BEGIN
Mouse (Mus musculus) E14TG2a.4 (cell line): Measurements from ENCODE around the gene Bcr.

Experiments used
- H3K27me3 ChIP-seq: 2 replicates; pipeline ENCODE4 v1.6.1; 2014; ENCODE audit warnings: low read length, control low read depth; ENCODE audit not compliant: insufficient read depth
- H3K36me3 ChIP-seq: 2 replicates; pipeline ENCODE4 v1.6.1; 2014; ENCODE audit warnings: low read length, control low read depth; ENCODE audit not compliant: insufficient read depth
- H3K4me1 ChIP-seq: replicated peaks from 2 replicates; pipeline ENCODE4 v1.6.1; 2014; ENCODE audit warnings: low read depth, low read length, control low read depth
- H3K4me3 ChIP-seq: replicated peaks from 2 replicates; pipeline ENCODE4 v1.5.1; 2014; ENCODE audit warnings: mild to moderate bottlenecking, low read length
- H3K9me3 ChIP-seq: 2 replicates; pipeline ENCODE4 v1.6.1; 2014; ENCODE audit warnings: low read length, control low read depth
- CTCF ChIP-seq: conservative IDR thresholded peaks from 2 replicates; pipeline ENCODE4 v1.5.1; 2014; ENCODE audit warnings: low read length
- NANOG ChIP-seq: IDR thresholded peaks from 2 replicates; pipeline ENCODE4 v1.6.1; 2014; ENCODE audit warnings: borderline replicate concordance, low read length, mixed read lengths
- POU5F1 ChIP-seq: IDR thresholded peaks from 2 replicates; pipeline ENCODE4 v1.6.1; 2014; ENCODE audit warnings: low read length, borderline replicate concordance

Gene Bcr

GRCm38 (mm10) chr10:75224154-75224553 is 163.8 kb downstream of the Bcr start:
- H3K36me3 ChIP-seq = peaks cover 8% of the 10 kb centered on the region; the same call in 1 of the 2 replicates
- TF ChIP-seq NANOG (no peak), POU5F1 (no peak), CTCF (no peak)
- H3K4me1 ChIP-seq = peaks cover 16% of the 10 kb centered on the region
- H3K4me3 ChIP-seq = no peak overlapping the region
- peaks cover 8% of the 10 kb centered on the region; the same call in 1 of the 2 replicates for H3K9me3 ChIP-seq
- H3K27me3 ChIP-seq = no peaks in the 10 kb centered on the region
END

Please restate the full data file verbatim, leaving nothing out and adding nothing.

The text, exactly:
Mouse (Mus musculus) E14TG2a.4 (cell line): Measurements from ENCODE around the gene Bcr.

Experiments used
- H3K27me3 ChIP-seq: 2 replicates; pipeline ENCODE4 v1.6.1; 2014; ENCODE audit warnings: low read length, control low read depth; ENCODE audit not compliant: insufficient read depth
- H3K36me3 ChIP-seq: 2 replicates; pipeline ENCODE4 v1.6.1; 2014; ENCODE audit warnings: low read length, control low read depth; ENCODE audit not compliant: insufficient read depth
- H3K4me1 ChIP-seq: replicated peaks from 2 replicates; pipeline ENCODE4 v1.6.1; 2014; ENCODE audit warnings: low read depth, low read length, control low read depth
- H3K4me3 ChIP-seq: replicated peaks from 2 replicates; pipeline ENCODE4 v1.5.1; 2014; ENCODE audit warnings: mild to moderate bottlenecking, low read length
- H3K9me3 ChIP-seq: 2 replicates; pipeline ENCODE4 v1.6.1; 2014; ENCODE audit warnings: low read length, control low read depth
- CTCF ChIP-seq: conservative IDR thresholded peaks from 2 replicates; pipeline ENCODE4 v1.5.1; 2014; ENCODE audit warnings: low read length
- NANOG ChIP-seq: IDR thresholded peaks from 2 replicates; pipeline ENCODE4 v1.6.1; 2014; ENCODE audit warnings: borderline replicate concordance, low read length, mixed read lengths
- POU5F1 ChIP-seq: IDR thresholded peaks from 2 replicates; pipeline ENCODE4 v1.6.1; 2014; ENCODE audit warnings: low read length, borderline replicate concordance

Gene Bcr

GRCm38 (mm10) chr10:75224154-75224553 is 163.8 kb downstream of the Bcr start:
- H3K36me3 ChIP-seq = peaks cover 8% of the 10 kb centered on the region; the same call in 1 of the 2 replicates
- TF ChIP-seq NANOG (no peak), POU5F1 (no peak), CTCF (no peak)
- H3K4me1 ChIP-seq = peaks cover 16% of the 10 kb centered on the region
- H3K4me3 ChIP-seq = no peak overlapping the region
- peaks cover 8% of the 10 kb centered on the region; the same call in 1 of the 2 replicates for H3K9me3 ChIP-seq
- H3K27me3 ChIP-seq = no peaks in the 10 kb centered on the region